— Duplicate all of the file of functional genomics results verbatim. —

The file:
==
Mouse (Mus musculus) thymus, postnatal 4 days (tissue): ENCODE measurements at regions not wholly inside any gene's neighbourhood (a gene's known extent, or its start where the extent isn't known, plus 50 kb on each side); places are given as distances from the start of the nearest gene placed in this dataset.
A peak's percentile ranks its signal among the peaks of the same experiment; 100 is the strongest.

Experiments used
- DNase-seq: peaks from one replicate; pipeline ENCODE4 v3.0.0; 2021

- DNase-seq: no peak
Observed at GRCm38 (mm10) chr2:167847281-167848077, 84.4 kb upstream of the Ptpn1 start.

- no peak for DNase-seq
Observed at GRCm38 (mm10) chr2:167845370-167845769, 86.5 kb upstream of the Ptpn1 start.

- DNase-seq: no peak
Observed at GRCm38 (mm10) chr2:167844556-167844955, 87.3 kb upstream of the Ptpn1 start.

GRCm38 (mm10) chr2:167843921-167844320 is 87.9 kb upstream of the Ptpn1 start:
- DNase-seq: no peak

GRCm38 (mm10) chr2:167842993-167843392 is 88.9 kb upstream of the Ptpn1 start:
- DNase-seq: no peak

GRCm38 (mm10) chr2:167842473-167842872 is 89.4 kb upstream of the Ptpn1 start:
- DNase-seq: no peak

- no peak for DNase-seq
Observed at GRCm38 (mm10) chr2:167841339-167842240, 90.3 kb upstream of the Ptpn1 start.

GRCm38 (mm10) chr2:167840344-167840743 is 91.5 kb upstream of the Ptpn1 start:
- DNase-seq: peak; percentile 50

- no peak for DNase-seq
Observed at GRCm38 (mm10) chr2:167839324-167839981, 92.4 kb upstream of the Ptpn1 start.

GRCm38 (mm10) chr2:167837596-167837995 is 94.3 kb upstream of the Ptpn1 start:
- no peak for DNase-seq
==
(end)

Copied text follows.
Mouse (Mus musculus) thymus, postnatal 4 days (tissue): ENCODE measurements at regions not wholly inside any gene's neighbourhood (a gene's known extent, or its start where the extent isn't known, plus 50 kb on each side); places are given as distances from the start of the nearest gene placed in this dataset.
A peak's percentile ranks its signal among the peaks of the same experiment; 100 is the strongest.

Experiments used
- DNase-seq: peaks from one replicate; pipeline ENCODE4 v3.0.0; 2021

- DNase-seq: no peak
Observed at GRCm38 (mm10) chr2:167847281-167848077, 84.4 kb upstream of the Ptpn1 start.

- no peak for DNase-seq
Observed at GRCm38 (mm10) chr2:167845370-167845769, 86.5 kb upstream of the Ptpn1 start.

- DNase-seq: no peak
Observed at GRCm38 (mm10) chr2:167844556-167844955, 87.3 kb upstream of the Ptpn1 start.

GRCm38 (mm10) chr2:167843921-167844320 is 87.9 kb upstream of the Ptpn1 start:
- DNase-seq: no peak

GRCm38 (mm10) chr2:167842993-167843392 is 88.9 kb upstream of the Ptpn1 start:
- DNase-seq: no peak

GRCm38 (mm10) chr2:167842473-167842872 is 89.4 kb upstream of the Ptpn1 start:
- DNase-seq: no peak

- no peak for DNase-seq
Observed at GRCm38 (mm10) chr2:167841339-167842240, 90.3 kb upstream of the Ptpn1 start.

GRCm38 (mm10) chr2:167840344-167840743 is 91.5 kb upstream of the Ptpn1 start:
- DNase-seq: peak; percentile 50

- no peak for DNase-seq
Observed at GRCm38 (mm10) chr2:167839324-167839981, 92.4 kb upstream of the Ptpn1 start.

GRCm38 (mm10) chr2:167837596-167837995 is 94.3 kb upstream of the Ptpn1 start:
- no peak for DNase-seq